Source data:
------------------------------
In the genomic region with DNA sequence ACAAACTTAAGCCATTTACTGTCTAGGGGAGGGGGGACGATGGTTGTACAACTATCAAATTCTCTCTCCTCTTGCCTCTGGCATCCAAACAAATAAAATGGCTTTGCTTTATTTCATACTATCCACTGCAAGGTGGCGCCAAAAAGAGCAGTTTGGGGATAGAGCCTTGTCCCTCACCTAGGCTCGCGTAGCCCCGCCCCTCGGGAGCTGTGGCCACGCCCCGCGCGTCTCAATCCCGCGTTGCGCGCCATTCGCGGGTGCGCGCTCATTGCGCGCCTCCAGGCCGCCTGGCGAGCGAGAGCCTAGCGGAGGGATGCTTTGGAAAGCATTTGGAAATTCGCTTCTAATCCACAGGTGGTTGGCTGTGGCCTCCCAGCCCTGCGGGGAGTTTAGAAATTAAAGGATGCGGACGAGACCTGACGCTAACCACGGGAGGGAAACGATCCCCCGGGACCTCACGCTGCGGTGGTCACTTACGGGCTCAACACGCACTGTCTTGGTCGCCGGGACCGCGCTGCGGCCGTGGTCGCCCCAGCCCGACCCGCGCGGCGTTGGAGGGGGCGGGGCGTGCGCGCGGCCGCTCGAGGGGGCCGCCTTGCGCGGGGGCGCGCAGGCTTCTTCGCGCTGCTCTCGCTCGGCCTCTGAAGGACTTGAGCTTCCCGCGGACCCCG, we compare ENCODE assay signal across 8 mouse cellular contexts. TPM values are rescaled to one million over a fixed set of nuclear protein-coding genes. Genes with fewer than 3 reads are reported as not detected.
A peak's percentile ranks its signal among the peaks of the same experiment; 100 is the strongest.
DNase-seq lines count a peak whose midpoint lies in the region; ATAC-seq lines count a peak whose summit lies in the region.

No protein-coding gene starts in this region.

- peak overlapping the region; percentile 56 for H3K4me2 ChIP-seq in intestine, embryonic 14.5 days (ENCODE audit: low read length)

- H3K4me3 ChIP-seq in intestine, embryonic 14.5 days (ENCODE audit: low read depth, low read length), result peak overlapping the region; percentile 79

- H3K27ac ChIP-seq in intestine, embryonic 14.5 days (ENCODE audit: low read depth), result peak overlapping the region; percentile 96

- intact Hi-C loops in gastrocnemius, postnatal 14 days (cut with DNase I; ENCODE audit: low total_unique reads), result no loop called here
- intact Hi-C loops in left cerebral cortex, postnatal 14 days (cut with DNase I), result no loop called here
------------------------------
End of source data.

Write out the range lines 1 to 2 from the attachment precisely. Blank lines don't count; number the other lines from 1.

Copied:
In the genomic region with DNA sequence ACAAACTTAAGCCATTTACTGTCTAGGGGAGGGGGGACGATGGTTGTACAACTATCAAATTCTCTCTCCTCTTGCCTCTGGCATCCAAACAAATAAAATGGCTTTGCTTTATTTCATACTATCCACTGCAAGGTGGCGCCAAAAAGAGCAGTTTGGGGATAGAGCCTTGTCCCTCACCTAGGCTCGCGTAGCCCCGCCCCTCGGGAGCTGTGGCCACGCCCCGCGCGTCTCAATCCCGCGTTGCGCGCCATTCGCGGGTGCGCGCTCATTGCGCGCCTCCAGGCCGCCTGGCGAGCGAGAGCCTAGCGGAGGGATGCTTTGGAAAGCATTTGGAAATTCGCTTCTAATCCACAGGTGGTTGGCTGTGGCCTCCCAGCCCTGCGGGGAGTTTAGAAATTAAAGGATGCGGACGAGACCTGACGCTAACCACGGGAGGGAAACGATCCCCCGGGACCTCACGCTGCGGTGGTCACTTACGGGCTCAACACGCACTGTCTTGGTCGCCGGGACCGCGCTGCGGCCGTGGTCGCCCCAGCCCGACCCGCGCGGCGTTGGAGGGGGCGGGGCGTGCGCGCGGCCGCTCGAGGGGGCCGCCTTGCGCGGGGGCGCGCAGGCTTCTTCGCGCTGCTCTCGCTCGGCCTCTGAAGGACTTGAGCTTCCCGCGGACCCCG, we compare ENCODE assay signal across 8 mouse cellular contexts. TPM values are rescaled to one million over a fixed set of nuclear protein-coding genes. Genes with fewer than 3 reads are reported as not detected.
A peak's percentile ranks its signal among the peaks of the same experiment; 100 is the strongest.